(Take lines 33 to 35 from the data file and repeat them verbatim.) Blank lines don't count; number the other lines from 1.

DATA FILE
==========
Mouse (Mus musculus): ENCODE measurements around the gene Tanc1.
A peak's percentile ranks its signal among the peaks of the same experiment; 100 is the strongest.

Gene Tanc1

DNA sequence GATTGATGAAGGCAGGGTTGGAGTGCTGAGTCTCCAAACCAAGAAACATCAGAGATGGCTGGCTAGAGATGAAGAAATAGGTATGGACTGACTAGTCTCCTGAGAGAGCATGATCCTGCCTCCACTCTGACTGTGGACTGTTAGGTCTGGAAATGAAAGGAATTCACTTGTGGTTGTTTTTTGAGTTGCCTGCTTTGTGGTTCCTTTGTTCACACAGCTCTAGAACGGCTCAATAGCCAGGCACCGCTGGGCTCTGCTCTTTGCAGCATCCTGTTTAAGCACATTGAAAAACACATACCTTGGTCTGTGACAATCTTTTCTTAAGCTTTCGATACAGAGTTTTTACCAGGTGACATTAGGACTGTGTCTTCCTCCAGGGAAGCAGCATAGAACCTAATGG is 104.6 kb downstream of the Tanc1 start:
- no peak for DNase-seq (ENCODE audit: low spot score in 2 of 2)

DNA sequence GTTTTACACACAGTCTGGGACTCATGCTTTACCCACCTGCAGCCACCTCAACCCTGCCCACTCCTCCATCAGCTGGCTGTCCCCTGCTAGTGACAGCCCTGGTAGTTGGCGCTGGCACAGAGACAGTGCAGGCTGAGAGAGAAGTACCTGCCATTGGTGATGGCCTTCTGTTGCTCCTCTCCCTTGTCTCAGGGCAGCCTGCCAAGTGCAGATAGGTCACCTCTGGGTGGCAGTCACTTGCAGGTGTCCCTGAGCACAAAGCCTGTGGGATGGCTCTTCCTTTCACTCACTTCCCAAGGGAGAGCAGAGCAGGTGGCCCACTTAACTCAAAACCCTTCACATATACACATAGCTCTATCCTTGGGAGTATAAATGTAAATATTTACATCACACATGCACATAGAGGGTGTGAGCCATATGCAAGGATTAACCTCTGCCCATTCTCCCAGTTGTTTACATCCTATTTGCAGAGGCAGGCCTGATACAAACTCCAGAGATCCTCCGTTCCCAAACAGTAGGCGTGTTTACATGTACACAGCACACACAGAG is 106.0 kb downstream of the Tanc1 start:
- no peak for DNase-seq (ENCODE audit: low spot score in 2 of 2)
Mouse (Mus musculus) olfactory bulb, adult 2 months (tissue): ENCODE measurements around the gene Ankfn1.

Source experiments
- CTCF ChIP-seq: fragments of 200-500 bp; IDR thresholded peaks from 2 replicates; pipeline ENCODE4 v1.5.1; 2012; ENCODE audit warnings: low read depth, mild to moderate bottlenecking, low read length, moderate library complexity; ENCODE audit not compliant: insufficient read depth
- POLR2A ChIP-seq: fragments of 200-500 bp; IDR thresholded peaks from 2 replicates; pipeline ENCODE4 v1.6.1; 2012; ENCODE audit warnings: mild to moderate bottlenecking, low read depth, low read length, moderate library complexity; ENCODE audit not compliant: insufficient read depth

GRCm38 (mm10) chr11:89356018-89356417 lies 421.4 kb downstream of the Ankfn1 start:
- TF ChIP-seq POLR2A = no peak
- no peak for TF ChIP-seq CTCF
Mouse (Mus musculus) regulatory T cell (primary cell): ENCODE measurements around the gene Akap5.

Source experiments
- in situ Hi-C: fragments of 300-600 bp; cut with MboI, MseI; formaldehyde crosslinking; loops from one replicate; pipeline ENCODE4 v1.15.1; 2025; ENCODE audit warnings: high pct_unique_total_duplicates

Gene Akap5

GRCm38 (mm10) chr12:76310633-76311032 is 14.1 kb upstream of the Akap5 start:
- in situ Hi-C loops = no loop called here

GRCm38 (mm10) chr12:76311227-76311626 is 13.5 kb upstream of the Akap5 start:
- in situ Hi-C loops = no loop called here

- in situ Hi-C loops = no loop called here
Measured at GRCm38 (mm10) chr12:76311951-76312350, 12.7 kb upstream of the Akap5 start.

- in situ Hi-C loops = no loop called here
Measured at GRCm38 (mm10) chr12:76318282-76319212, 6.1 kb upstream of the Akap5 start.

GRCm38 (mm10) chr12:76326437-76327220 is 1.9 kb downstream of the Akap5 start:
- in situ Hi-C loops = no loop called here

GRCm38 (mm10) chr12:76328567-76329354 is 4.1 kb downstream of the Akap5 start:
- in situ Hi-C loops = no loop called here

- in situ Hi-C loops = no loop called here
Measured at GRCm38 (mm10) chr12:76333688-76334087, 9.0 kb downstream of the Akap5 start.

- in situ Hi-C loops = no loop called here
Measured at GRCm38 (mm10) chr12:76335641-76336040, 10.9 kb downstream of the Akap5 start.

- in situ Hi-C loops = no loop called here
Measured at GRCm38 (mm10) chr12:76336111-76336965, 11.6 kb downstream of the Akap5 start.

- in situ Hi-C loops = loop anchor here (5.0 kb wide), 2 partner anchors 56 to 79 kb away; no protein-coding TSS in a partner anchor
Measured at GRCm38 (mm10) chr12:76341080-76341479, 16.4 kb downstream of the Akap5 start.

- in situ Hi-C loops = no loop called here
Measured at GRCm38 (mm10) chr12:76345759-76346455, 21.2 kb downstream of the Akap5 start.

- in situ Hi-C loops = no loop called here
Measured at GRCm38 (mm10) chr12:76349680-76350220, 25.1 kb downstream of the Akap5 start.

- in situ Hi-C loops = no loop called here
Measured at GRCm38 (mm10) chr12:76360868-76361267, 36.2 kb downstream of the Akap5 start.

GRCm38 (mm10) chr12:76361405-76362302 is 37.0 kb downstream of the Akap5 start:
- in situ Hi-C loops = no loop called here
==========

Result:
- in situ Hi-C loops = no loop called here
Measured at GRCm38 (mm10) chr12:76335641-76336040, 10.9 kb downstream of the Akap5 start.

- in situ Hi-C loops = no loop called here